This Bey is the rare selection from Random Booster volume 23. The Beyblade was released in 2020 in Japan rather than the U.S., making it even more valuable to American collectors. Prices vary depending on the seller, but you could easily spend more than $150 on this Bey.

Did you know?

Random Boosters have changed over time, but original volumes had a one in eight chance of holding a rare Bey.


5. Takara Tomy Evil Befall/Killer Beafowl Metal Masters Beyblade

Approximate Value: $180
Beyblade Type: Balance
Design Year: 2010
Interesting Fact: This Bey is from Random Booster volume 6
Takara Tomy Evil Befall/Killer Beafowl Metal Masters Beyblade
photo source: beysandbricks.com

Coming in at number five is another rare Beyblade from a Random Booster volume. The limited-edition design features an intimidating look that’s ready to outlast opponents while taking down their attackers.

As a balance Bey, the Beyblade’s overall setup combines elements of the three other categories: Stamina keeps the Bey spinning quickly so it can attack longer while defense features protect the Beyblade from enemy attacks.

Did you know?

This Beyblade is compatible with a few different Bey lines, including Metal Fusion, Zero-G, and more. The design doesn’t work with Burst launchers though. Many sellers provide compatible launchers for an additional price.


4. Takara Tomy Mercury Anubis / Anubius 85XF WBBA Metal Fury Beyblade LEGEND Version

Approximate Value: $270
Beyblade Type: Attack
Design Year: 2011
Interesting Fact: This Beyblade was only available in Japan
Takara Tomy Mercury Anubis
photo source: beysandbricks.com

It’s really hard to get your hands on this Beyblade. When it was first released, the Bey could only be found in Japan — but that’s not all. The design wasn’t for sale, you had to win it. Beybladers could earn it by playing a limited-release arcade game called Bey Ta 1 or by winning a WBBA tournament.

Think that sounds easy? Think again. WBBA stands for World Beyblade Battle Association. Although it’s no longer active, the Association once had members all across the globe. That means you’d have to beat the best Beybladers on the planet to win this Bey.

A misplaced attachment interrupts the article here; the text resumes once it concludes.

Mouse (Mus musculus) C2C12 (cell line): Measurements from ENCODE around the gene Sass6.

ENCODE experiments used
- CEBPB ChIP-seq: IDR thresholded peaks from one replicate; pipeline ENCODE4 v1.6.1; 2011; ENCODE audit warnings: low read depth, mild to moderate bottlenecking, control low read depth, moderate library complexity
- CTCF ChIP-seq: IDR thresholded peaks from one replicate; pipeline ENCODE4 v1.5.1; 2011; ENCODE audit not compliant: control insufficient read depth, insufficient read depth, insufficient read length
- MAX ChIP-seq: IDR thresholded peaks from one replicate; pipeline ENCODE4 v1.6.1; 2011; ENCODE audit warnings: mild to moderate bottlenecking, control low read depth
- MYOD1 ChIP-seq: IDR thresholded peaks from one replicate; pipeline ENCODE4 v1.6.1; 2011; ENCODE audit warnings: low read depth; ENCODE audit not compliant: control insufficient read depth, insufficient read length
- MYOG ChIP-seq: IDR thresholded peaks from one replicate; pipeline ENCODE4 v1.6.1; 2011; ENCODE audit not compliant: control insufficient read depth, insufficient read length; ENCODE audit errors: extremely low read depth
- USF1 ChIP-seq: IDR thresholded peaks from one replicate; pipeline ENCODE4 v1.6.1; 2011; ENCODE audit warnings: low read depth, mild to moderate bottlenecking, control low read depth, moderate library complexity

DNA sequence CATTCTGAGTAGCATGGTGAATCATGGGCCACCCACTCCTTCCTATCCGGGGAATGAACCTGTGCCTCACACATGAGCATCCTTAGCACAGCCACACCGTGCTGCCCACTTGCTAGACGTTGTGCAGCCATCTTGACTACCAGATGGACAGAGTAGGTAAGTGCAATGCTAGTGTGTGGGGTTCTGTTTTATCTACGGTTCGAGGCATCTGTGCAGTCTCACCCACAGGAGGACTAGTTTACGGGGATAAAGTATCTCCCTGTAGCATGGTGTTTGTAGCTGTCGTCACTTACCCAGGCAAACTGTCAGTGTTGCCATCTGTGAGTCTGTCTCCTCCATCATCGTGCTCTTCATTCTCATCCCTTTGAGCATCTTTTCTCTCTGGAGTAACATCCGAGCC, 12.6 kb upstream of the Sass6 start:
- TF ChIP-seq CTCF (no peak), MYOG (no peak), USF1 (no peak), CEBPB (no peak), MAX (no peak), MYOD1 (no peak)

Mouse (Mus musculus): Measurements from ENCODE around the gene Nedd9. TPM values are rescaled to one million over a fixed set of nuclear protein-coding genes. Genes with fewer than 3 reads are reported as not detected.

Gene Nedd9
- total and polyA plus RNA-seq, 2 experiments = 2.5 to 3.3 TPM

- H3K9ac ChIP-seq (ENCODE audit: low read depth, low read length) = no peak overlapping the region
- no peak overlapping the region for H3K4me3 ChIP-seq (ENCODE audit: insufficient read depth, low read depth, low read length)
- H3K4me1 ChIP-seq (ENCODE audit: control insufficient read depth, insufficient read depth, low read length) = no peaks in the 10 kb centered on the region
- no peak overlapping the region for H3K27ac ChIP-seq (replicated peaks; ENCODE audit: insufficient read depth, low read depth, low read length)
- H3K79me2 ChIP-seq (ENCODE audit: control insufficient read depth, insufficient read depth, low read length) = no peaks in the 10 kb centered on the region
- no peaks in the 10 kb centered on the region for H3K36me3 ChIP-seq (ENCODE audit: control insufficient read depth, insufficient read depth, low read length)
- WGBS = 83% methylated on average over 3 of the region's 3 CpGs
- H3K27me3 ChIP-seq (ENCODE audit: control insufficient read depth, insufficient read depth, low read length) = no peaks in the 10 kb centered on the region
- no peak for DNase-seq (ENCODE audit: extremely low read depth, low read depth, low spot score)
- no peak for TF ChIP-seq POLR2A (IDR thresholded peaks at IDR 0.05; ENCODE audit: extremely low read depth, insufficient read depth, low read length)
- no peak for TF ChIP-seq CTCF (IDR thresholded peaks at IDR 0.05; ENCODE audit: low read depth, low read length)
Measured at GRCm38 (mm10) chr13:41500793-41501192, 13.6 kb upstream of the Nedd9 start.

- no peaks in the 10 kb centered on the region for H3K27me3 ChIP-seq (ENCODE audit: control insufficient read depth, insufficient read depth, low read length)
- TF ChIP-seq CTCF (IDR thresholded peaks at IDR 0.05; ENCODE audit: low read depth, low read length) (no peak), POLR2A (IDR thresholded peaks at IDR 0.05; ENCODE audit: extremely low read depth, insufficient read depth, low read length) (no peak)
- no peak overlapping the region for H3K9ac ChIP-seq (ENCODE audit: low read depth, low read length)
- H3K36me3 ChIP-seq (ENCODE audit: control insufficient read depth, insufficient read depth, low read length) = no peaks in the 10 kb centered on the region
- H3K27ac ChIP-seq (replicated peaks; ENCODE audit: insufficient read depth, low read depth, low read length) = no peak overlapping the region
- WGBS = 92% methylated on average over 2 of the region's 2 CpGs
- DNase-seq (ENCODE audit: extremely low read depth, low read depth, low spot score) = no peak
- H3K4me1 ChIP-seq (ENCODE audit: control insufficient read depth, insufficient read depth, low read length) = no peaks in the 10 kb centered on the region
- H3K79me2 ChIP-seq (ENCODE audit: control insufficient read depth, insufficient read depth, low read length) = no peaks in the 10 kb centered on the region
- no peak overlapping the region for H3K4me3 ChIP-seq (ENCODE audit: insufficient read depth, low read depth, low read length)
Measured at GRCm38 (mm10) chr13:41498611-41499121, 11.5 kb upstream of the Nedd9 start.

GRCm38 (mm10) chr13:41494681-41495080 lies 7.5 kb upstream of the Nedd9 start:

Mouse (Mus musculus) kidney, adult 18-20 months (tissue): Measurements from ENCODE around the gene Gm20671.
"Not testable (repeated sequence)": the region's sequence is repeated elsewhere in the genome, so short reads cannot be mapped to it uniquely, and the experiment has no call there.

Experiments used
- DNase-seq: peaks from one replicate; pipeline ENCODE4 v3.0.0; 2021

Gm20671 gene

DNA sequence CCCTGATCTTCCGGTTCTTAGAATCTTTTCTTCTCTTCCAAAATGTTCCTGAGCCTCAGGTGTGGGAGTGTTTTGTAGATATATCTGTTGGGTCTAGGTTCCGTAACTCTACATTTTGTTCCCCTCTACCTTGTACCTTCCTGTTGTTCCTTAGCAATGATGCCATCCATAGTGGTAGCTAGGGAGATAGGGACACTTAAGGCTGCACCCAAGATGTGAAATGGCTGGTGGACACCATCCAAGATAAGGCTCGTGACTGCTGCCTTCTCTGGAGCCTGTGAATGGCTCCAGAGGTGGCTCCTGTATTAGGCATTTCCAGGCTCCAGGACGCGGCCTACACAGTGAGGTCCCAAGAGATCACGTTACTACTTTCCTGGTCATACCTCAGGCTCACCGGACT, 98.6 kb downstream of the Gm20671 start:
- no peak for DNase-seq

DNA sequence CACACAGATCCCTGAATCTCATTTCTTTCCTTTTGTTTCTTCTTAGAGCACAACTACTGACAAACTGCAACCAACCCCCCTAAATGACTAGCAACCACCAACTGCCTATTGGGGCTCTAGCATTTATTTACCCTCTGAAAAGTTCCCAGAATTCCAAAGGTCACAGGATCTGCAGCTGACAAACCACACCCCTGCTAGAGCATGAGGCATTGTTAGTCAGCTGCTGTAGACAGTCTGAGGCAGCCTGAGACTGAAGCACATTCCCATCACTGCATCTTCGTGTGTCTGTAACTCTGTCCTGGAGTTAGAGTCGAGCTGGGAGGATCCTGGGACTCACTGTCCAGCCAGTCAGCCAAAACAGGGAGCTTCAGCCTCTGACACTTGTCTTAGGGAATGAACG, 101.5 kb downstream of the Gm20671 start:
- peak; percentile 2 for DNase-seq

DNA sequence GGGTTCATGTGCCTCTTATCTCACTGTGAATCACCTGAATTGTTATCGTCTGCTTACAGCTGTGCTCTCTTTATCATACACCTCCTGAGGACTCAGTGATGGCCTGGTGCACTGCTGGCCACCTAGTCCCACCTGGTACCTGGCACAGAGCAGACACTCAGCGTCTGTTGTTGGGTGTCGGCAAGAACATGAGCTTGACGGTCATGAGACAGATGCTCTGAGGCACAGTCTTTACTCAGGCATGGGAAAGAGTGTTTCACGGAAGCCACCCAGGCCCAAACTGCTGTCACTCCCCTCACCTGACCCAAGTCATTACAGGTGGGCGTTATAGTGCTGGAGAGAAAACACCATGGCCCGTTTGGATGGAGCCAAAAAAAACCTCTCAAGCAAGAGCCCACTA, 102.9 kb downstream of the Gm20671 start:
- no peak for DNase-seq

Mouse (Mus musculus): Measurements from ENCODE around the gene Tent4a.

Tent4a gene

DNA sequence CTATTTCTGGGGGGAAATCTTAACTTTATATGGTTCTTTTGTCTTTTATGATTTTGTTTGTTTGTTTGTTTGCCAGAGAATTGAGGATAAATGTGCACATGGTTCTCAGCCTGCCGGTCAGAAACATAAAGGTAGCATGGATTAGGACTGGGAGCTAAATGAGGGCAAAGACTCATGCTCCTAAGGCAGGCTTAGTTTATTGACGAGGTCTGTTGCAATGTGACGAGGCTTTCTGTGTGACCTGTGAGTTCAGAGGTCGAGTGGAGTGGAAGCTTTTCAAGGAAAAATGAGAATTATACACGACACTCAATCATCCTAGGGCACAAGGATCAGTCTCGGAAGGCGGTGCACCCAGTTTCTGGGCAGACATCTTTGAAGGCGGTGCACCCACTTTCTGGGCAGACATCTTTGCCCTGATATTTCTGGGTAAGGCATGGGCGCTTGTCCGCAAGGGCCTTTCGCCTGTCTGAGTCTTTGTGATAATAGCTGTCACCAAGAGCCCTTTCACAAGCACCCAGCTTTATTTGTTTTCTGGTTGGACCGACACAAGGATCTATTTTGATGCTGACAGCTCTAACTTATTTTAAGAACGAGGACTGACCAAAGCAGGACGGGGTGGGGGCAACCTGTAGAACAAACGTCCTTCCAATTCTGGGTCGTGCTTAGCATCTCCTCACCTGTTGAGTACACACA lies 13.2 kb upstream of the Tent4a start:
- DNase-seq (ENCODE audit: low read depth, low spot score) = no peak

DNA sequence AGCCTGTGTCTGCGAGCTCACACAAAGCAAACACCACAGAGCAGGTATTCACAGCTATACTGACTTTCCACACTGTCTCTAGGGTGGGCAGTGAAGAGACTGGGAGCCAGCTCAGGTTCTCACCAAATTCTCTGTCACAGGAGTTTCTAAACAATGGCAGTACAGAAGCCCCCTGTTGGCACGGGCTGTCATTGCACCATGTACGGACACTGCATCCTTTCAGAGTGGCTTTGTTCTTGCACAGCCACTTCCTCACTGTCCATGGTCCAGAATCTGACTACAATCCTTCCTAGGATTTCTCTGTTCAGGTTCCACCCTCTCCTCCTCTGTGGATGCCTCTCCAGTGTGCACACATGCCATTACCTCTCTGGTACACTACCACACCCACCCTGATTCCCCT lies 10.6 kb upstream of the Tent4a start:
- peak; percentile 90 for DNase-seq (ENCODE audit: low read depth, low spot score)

And what about that arcade game? The game machine was only released in Japan and players had to pass five difficult levels to claim victory. Could you beat it?

Did you know?

The World Beyblade Battle Association might be inactive, but there are plenty of other Bey-Battle organizations out there. One of the biggest is the World Beyblade Organization, which mainly hosts tournaments in the U.S.


3. Takara Tomy B-173 01 Infinite Achilles Dimension’ 1B Burst Surge Beyblade

Approximate Value: $290
Beyblade Type: Balance
Design Year: 2020
Interesting Fact: This rare Bey was part of Random Booster volume 22
Takara Tomy B-173 01 Infinite Achilles Dimension' 1B Burst Surge Beyblade
photo source: beysandbricks.com

We made it to the top three! These Beyblades represent the rarest and most expensive designs ever made — check your collection, maybe you own one!

Number three is another rare selection from a Random Booster set. This time it’s volume 22, a 2020 release with a one in 12 chance of holding the ultra-rare Infinite Achilles.

On the resale market, this Beyblade goes for about $290, making it one of the most expensive Beyblades of all time.

Did you know?

Random Booster volume 22 included two types of Infinite Achilles: the Infinite Achilles Dimension’ 1B and the Infinite Achilles 7 Loop 1D.


2. Takara Tomy Phantom Orion B:D Black Skeleton Version

Approximate Value: $600
Beyblade Type: Stamina
Design Year: 2013
Interesting Fact: This is a WBBA limited-edition Beyblade
Takara Tomy Phantom Orion B:D Black Skeleton Version
photo source: beysandbricks.com

At number two is the rare Phantom Orion B:D Black Skeleton Version. The limited-edition Beyblade could be found at World Beyblade Battle Association tournaments in 2013 — but you’d have a hard time getting your hands on one. Just 100 copies were made, making this one of the rarest Beyblades ever.

Today, rare examples of this sought-after Beyblade are worth about $600. The limited-edition design will probably get more expensive as time goes on — how much would you pay for it?

Did you know?

This rare Beyblade works with Metal Series Bey launchers, but sellers usually make you buy those separately.


1. Takara Tomy WBBA Red Diablo Nemesis X:D Dragren

Approximate Value: $1,000
Beyblade Type: Balance
Design Year: 2012
Interesting Fact: Only 100 units were produced
Takara Tomy WBBA Red Diablo Nemesis X:D Dragren
photo source: beysandbricks.com

Takara Tomy WBBA Red Diablo Nemesis X:D Dragren is the most expensive Beyblade.

With only 100 in existence, this Beyblade is extremely rare and extremely expensive. The Bey sells for about $1,000 today, but that price will probably climb even higher in the future.

So why is this thing so expensive? Rarity plays a big role, but it’s also got a lot of cool Bey history behind it. The design was available at WBBA tournaments before the Association closed its doors, and American collector’s like the fact that it’s a genuine Japanese edition.

Would you pay a thousand bucks for this Bey?

Did you know?

This is a balance Beyblade, so it’s perfect for intense battles that need versatile fighters.